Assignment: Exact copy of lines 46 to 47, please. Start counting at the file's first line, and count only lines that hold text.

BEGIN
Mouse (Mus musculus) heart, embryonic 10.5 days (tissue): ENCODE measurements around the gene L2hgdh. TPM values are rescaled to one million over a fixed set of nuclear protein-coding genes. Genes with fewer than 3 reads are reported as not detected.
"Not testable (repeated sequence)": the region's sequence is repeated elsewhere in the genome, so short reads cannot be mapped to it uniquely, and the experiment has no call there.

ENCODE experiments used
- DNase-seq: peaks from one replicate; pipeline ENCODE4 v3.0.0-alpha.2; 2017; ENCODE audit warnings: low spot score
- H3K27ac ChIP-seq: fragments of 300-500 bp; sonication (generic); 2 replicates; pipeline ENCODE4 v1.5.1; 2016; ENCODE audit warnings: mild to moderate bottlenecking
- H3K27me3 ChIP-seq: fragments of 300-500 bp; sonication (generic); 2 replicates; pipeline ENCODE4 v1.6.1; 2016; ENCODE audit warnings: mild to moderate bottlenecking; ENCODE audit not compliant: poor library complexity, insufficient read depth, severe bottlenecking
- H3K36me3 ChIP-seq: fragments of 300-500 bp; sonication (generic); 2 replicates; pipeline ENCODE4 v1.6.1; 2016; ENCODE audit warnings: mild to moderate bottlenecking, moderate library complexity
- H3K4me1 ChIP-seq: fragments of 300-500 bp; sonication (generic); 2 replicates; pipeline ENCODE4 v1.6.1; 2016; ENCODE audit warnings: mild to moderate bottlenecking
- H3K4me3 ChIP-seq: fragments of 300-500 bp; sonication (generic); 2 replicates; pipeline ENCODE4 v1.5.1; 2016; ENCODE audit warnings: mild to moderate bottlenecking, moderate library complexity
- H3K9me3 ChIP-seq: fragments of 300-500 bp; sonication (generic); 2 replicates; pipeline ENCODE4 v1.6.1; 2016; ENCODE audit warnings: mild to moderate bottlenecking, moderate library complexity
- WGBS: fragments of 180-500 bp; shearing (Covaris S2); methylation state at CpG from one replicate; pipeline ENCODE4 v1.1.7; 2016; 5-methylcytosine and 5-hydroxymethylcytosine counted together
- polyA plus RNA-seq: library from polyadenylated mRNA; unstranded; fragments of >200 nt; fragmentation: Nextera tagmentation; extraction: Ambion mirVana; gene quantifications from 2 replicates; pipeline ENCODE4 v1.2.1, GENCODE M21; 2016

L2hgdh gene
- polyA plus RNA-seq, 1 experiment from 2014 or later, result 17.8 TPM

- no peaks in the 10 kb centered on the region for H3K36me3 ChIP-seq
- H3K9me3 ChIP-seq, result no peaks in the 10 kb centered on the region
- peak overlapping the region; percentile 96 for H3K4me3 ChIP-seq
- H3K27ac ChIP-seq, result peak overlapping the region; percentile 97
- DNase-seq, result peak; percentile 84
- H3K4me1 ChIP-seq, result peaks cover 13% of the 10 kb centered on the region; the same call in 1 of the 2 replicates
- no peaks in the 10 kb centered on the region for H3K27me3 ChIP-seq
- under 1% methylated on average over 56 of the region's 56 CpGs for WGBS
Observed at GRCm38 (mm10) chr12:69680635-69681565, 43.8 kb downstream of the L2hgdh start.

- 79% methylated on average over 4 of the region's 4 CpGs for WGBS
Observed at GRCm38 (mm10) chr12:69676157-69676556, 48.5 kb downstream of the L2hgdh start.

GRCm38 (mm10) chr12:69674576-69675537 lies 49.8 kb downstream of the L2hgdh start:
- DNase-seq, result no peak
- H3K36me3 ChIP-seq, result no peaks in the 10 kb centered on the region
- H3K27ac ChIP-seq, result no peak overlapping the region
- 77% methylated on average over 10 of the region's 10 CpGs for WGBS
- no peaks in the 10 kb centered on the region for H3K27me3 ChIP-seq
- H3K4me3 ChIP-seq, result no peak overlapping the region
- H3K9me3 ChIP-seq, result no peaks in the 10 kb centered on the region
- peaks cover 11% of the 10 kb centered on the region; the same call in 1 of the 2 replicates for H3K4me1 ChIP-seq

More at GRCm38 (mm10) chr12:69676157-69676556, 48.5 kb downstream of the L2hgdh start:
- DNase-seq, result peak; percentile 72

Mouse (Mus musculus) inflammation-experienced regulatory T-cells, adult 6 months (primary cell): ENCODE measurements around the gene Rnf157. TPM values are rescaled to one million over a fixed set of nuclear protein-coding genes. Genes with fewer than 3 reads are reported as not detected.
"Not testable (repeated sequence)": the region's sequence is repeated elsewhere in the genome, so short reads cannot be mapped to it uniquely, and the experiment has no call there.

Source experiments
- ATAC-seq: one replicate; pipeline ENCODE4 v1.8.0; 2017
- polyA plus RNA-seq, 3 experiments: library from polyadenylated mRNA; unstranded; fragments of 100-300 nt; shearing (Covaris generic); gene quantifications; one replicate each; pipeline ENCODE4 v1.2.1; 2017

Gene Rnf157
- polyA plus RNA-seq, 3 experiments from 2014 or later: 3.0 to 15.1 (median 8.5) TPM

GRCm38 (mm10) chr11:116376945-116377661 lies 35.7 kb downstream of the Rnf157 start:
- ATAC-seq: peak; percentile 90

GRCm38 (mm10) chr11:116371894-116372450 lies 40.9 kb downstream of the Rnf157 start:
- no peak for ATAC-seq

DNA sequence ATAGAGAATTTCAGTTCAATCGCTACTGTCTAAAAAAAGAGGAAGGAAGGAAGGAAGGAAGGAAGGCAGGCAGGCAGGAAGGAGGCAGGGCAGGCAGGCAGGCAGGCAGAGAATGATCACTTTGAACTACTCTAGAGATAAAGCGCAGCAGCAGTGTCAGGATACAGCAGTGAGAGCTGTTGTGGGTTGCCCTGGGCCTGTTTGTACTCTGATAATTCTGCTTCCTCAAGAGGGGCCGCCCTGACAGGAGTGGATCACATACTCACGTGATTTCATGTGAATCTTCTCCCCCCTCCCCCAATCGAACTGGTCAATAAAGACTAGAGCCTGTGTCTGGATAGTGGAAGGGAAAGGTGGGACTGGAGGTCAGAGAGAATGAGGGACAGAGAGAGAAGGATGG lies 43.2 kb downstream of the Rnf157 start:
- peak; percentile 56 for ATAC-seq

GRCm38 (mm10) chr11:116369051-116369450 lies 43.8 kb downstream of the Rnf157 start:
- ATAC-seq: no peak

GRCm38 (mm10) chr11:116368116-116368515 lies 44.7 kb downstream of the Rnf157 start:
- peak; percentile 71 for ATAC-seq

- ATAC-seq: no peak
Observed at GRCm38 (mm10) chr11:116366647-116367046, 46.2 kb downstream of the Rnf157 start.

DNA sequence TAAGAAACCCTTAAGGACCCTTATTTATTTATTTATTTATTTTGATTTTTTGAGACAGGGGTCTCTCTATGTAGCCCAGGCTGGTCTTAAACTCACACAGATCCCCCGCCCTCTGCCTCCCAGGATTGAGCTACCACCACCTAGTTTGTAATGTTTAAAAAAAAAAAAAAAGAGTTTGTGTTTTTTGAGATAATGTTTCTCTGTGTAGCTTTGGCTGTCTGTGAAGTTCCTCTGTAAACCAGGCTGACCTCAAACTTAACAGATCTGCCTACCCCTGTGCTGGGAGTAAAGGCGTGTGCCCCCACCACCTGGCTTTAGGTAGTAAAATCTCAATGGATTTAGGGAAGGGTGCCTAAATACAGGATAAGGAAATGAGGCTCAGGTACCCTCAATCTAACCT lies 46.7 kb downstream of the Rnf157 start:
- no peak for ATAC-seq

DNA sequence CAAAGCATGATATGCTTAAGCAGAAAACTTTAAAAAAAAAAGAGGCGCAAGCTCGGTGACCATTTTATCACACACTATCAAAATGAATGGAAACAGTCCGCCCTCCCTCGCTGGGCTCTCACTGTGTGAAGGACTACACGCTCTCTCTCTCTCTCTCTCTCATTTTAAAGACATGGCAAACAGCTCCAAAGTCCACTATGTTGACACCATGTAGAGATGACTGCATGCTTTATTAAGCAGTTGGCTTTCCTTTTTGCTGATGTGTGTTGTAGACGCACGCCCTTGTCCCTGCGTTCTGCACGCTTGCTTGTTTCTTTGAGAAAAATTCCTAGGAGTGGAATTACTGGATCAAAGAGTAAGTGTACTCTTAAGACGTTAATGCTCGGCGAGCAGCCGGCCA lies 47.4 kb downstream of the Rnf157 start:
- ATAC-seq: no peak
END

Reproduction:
GRCm38 (mm10) chr11:116371894-116372450 lies 40.9 kb downstream of the Rnf157 start:
- no peak for ATAC-seq